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Lagos State road chaos


Sections of NNPC junction, Mushin-Ikotun road, have failed. Photo credit: WOLE OYEBADE

An op-ed in the Guardian has branded the roads in Lagos as 'deplorable', opining that the smaller roads, off Ikorodu Road, Funso Williams Avenue and parts of Ikoyi, Lekki and Victoria Island are a true reflection of the state of roads in Lagos.


The editors seem to believe that "significant strides in road infrastructural development" have lost momentum, citing the increased bad experiences by regular road users.


State Governor, Babajide Sanwo-Olu has appealed for patience, stating that the roads will receive attention after the rainy season. There are some, however, who feel that this is a little too late.


In a state such as Lagos – an economic, business and travel hub – development must be treated with diligence and care. Long considered the commercial capital of Nigeria, lack of infrastructure in Lagos can and will negatively impact on the development of the entire country. As one of the largest ports in Africa, Lagos is a conduit for many of the goods that enter Nigeria, in addition to being a key hub for business with other parts of Africa.


The op-ed is critical of the efforts by the governor to control traffic within Lagos, claiming that the problems in Lagos are not due to overloaded roads or "the populace who are daily struggling to eke out a living for themselves and their families, under very difficult road conditions. With dilapidated and non-functional roads, vehicle breakdowns have been a common occurrence ... The government usually requires vehicle owners to ensure that their vehicles are road-worthy whereas most of the roads in Lagos are not vehicle-worthy."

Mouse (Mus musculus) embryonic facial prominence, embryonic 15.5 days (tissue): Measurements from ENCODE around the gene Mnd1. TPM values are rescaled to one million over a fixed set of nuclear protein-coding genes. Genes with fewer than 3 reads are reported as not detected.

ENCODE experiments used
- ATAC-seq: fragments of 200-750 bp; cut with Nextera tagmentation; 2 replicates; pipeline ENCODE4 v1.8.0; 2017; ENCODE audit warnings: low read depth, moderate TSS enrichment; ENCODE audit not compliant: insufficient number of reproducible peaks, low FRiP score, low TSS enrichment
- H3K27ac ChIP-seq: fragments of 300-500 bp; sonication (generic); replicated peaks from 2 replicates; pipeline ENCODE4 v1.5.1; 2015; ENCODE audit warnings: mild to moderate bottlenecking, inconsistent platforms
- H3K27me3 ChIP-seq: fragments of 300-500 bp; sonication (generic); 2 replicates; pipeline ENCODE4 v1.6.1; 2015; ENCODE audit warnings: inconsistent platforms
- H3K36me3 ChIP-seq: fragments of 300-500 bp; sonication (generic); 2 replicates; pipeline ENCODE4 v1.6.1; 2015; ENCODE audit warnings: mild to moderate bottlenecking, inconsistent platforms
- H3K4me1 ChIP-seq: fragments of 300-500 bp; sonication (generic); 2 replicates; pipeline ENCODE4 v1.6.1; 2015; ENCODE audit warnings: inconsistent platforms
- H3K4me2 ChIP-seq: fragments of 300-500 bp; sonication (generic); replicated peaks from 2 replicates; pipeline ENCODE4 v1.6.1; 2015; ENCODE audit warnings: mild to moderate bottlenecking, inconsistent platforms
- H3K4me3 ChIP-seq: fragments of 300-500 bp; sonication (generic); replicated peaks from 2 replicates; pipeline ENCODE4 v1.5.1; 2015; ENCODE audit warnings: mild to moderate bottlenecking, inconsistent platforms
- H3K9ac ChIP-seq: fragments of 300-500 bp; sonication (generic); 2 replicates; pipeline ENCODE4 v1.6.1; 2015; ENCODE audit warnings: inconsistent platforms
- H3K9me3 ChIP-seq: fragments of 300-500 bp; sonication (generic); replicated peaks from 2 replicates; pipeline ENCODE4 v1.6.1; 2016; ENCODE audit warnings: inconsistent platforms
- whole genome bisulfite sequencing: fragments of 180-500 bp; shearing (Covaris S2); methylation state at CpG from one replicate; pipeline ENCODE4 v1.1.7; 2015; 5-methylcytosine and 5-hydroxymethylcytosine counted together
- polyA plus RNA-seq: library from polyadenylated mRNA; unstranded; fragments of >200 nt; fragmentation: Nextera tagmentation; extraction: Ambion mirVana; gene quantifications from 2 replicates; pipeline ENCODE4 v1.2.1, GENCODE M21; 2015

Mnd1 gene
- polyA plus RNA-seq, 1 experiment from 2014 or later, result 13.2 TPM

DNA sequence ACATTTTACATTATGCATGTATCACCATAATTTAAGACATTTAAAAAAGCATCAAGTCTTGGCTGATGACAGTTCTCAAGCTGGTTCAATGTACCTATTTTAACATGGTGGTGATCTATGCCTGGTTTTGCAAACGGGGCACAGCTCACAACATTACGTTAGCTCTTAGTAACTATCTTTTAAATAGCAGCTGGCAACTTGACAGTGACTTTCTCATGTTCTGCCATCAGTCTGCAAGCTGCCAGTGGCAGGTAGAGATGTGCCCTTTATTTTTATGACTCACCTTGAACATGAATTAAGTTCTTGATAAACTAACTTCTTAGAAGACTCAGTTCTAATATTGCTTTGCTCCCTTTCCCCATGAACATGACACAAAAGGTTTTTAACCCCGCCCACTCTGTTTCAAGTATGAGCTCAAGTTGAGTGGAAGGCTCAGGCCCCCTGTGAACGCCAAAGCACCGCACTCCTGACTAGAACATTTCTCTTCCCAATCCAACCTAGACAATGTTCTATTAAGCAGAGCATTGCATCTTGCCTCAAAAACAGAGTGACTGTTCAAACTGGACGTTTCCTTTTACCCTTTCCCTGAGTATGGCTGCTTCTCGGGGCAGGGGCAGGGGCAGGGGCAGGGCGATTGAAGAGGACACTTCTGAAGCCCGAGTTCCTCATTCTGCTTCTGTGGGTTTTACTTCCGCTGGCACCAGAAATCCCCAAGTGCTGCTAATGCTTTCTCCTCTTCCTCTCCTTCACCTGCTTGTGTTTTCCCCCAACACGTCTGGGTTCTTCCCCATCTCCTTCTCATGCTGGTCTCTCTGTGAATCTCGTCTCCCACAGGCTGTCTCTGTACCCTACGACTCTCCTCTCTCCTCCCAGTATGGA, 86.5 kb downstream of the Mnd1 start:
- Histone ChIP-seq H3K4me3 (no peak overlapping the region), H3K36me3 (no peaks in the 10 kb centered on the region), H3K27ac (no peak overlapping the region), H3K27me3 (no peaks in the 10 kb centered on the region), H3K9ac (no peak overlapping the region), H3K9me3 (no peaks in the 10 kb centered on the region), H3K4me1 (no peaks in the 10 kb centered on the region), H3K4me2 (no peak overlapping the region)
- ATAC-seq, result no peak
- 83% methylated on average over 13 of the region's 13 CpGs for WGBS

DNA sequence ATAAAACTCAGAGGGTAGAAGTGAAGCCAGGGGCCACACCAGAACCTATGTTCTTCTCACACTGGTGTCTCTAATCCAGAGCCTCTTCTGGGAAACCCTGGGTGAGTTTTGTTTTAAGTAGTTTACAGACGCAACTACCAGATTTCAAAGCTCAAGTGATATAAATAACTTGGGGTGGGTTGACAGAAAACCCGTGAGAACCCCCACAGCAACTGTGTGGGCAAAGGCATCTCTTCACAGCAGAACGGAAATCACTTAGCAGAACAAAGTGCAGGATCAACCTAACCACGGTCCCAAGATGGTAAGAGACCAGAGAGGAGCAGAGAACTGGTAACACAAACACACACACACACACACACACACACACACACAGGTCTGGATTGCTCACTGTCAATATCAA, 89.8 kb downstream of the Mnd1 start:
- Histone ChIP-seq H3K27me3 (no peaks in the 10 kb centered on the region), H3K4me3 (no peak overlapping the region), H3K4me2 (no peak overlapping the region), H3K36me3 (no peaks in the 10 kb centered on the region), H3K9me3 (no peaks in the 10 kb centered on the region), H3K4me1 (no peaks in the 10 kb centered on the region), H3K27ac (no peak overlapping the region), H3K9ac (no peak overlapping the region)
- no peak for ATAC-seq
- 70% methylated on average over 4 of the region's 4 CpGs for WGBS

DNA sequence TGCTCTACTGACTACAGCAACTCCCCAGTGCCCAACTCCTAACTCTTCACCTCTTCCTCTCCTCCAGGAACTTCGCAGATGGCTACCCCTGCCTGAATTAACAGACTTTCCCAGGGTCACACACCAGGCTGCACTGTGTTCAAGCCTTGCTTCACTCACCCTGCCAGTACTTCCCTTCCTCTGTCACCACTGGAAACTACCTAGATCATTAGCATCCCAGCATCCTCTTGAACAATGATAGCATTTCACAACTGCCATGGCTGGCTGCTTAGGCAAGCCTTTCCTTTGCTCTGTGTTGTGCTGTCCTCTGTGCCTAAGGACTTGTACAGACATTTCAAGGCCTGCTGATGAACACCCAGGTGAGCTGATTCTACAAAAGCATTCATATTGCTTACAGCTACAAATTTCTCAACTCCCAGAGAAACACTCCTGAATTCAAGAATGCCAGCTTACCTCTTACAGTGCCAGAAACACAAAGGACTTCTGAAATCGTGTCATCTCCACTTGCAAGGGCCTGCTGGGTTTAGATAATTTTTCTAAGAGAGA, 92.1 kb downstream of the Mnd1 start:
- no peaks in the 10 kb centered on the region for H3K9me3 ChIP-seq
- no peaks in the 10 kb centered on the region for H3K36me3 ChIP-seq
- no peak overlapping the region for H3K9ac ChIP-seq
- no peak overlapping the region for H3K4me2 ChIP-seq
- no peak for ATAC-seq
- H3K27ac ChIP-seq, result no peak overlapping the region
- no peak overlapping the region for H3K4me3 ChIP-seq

Governor Sanwo-Olu has been in his position for just on six months and many of his current road challenges relate to poor quality construction under previous administrations. One of the fundamental objectives of any ongoing or planned road repairs during his tenure must be backed up by significant quality control and quality build standards and expectations.


Of course, Lagos is not the only state which must focus on infrastructure development. Failure to develop other states "deprives [them of] the needed attention in basic infrastructural development."


Ultimately, this will put more pressure on infrastructure in areas such as Lagos and Abuja as more people migrate to economic centres in an effort to escape the lack of opportunities in their own home states.


Did you know that we are hosting a West African Road Infrastructure and Investment Forum in Lagos in 2020 to discuss these and other challenges in the road sector in this region? Click here for more information